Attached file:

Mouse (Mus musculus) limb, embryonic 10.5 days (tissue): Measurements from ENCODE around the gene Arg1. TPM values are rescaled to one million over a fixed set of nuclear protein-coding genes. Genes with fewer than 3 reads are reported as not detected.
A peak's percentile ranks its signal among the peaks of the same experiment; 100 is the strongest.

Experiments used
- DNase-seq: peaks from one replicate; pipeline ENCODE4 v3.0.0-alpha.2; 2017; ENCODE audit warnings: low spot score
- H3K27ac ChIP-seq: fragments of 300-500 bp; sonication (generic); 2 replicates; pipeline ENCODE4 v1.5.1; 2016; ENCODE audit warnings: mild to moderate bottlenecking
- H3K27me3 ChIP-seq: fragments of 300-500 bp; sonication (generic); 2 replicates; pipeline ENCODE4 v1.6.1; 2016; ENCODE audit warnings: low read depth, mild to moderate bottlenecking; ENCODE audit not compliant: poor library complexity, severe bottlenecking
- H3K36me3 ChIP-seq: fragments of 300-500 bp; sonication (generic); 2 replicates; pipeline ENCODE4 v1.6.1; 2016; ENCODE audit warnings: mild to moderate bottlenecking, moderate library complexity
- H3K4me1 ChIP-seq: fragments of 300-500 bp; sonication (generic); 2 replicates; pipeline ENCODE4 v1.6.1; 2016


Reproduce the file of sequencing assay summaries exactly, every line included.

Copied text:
Mouse (Mus musculus) limb, embryonic 10.5 days (tissue): Measurements from ENCODE around the gene Arg1. TPM values are rescaled to one million over a fixed set of nuclear protein-coding genes. Genes with fewer than 3 reads are reported as not detected.
A peak's percentile ranks its signal among the peaks of the same experiment; 100 is the strongest.

Experiments used
- DNase-seq: peaks from one replicate; pipeline ENCODE4 v3.0.0-alpha.2; 2017; ENCODE audit warnings: low spot score
- H3K27ac ChIP-seq: fragments of 300-500 bp; sonication (generic); 2 replicates; pipeline ENCODE4 v1.5.1; 2016; ENCODE audit warnings: mild to moderate bottlenecking
- H3K27me3 ChIP-seq: fragments of 300-500 bp; sonication (generic); 2 replicates; pipeline ENCODE4 v1.6.1; 2016; ENCODE audit warnings: low read depth, mild to moderate bottlenecking; ENCODE audit not compliant: poor library complexity, severe bottlenecking
- H3K36me3 ChIP-seq: fragments of 300-500 bp; sonication (generic); 2 replicates; pipeline ENCODE4 v1.6.1; 2016; ENCODE audit warnings: mild to moderate bottlenecking, moderate library complexity
- H3K4me1 ChIP-seq: fragments of 300-500 bp; sonication (generic); 2 replicates; pipeline ENCODE4 v1.6.1; 2016